Based on the consumer concerns outlined earlier, whilst Product is still important, consumers are tending to focus on products they can afford and not pay too much attention to the brand. They are also focusing on products that do not harm the environment. More importantly, their focus has switched to experiential. They are considering how they feel when they consume and their last experience with the product is determining their next purchase. Therefore, companies are not only competing with other competitors, they are also competing with themselves to maintain the on-going good feeling customers get from consuming their product.
In terms of Price, consumers are buying what they can afford. During these difficult times, they are focusing on value for money and affordability. Nevertheless, their main focus remains on product functionality.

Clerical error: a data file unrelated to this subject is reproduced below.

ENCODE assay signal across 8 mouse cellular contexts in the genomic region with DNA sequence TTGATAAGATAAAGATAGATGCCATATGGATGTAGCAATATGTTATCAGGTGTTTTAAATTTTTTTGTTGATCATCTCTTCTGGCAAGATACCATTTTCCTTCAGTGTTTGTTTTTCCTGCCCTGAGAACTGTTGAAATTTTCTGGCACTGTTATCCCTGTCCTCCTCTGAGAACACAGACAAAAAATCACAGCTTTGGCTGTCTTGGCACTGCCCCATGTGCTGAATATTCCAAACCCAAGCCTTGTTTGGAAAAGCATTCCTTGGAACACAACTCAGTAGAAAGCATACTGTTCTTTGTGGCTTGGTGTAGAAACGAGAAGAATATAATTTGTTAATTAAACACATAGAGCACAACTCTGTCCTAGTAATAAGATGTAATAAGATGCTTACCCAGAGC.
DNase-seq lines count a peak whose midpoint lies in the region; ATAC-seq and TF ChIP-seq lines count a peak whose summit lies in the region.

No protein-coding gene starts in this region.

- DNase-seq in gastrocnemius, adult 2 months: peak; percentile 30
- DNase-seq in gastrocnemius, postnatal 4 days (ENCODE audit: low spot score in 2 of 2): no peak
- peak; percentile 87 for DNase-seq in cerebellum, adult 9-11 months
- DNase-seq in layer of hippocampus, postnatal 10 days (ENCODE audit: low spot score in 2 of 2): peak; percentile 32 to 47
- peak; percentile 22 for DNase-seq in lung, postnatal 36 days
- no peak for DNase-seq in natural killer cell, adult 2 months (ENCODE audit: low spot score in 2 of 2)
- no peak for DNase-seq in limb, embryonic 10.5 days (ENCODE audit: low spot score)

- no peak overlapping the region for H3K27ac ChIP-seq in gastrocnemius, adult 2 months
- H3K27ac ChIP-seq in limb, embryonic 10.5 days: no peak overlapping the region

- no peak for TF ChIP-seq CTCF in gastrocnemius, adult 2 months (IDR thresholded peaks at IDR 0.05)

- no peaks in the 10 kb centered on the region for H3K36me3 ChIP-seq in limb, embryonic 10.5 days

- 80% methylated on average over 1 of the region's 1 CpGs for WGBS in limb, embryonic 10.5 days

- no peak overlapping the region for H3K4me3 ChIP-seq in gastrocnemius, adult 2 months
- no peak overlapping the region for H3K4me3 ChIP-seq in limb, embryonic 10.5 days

Place used to be very important as marketers relied on distributors and retailers to ensure that their product was in the right place. With COVID-19 and the accompanying lockdowns, distribution has moved into the digital world. Products are being ordered online, without being physically examined by buyers, and are being moved by contactless delivery methods. Consumers are no longer able to visit a retail outlet to examine a product, try it, and pick up what they want. They must make a quantum leap into the new digital world and make their e-commerce transaction. Whilst Generation Z may be comfortable with this method of purchase, most consumers including the Baby Boomers and higher-income consumers are in a completely new world of purchasing.
For Promotions, marketers used to simply go with mass media. If the budget was large enough, this approach would give them a good coverage of the target market with sufficient repetition. This has given gave way to selective media that more effectively reaches consumers. Once again, COVID-19 has changed everything as marketers move online to reach consumers who are at home.